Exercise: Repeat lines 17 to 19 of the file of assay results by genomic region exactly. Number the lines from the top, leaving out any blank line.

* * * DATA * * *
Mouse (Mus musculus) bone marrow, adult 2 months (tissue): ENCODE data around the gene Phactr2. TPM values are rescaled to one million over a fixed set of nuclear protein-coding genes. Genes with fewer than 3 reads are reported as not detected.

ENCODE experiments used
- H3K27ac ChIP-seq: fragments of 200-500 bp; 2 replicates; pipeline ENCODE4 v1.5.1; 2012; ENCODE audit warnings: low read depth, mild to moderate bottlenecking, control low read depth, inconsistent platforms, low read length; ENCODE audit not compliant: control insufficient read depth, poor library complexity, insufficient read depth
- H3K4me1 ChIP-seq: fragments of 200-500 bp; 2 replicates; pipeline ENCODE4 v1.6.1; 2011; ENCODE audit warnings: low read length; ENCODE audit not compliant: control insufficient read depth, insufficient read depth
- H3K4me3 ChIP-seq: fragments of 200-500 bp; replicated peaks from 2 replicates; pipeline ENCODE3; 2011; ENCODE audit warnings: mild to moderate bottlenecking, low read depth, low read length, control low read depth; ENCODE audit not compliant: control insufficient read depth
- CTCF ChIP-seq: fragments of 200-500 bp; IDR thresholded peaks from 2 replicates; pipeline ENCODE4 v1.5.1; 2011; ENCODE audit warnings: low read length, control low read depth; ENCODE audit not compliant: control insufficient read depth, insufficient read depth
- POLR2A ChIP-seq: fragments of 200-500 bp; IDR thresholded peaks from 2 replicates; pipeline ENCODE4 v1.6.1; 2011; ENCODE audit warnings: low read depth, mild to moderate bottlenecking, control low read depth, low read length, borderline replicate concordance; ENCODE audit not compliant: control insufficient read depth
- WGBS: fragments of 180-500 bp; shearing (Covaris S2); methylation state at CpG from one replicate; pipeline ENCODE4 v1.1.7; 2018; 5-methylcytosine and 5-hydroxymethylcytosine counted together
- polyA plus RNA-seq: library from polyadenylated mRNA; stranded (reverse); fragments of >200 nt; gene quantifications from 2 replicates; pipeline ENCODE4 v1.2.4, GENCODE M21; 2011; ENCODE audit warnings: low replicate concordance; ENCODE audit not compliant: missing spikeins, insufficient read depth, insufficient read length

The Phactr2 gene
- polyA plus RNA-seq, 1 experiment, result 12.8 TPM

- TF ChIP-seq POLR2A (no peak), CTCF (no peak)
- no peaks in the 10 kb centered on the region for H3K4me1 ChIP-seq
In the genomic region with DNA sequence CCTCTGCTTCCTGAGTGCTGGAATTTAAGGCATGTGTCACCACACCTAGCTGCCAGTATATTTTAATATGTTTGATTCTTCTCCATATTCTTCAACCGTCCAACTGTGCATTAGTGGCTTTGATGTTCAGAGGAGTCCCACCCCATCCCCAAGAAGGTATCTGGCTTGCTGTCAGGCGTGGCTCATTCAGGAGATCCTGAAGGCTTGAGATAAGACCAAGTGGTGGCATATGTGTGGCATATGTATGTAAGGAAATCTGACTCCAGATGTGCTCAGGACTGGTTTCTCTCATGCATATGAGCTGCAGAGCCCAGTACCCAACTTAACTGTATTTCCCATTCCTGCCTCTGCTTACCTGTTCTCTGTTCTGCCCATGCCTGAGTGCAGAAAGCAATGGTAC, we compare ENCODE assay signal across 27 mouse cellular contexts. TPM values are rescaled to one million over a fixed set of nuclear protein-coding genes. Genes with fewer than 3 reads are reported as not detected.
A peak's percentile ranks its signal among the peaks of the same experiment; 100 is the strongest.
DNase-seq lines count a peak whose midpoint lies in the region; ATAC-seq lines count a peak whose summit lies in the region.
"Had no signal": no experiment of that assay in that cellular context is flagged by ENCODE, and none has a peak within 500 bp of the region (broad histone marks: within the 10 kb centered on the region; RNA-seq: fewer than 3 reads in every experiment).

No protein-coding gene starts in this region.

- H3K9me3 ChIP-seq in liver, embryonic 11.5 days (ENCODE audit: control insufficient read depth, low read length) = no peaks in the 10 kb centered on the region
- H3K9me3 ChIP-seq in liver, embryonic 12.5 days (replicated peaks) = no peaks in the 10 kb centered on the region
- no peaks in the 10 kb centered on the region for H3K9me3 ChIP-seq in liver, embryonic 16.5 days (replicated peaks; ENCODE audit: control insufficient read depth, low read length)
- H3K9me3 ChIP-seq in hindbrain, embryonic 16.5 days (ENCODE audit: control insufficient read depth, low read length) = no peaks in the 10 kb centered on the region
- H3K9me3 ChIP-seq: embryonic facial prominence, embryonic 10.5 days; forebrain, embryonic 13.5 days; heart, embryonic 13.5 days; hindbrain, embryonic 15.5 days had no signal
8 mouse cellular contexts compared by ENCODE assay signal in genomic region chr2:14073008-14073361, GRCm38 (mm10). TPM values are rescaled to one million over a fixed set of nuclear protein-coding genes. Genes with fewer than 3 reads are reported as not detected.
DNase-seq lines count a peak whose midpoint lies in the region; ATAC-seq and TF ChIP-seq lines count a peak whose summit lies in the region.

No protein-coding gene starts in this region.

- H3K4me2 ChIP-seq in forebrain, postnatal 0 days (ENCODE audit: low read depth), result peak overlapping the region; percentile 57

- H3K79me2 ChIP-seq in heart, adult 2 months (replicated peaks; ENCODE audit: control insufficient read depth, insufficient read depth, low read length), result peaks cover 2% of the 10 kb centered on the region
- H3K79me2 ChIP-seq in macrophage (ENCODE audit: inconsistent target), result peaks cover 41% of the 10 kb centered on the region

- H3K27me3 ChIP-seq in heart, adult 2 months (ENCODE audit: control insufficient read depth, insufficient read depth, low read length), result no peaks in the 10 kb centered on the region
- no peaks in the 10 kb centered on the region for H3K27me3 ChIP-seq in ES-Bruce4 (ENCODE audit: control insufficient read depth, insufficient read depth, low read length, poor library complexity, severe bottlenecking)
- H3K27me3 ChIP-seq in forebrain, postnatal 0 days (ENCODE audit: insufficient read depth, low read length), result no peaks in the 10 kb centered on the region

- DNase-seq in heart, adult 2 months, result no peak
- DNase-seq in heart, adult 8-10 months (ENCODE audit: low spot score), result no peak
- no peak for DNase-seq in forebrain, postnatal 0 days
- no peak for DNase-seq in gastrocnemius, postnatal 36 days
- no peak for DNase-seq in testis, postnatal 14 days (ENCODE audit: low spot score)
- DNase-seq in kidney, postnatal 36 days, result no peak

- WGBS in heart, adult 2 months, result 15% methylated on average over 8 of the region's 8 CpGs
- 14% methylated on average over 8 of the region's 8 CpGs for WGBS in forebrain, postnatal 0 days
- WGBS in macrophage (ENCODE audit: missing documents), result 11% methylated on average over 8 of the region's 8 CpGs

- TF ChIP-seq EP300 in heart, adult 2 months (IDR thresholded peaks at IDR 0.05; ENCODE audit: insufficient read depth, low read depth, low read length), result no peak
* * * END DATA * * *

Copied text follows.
"Had no signal": no experiment of that assay in that cellular context is flagged by ENCODE, and none has a peak within 500 bp of the region (broad histone marks: within the 10 kb centered on the region; RNA-seq: fewer than 3 reads in every experiment).

No protein-coding gene starts in this region.

- H3K9me3 ChIP-seq in liver, embryonic 11.5 days (ENCODE audit: control insufficient read depth, low read length) = no peaks in the 10 kb centered on the region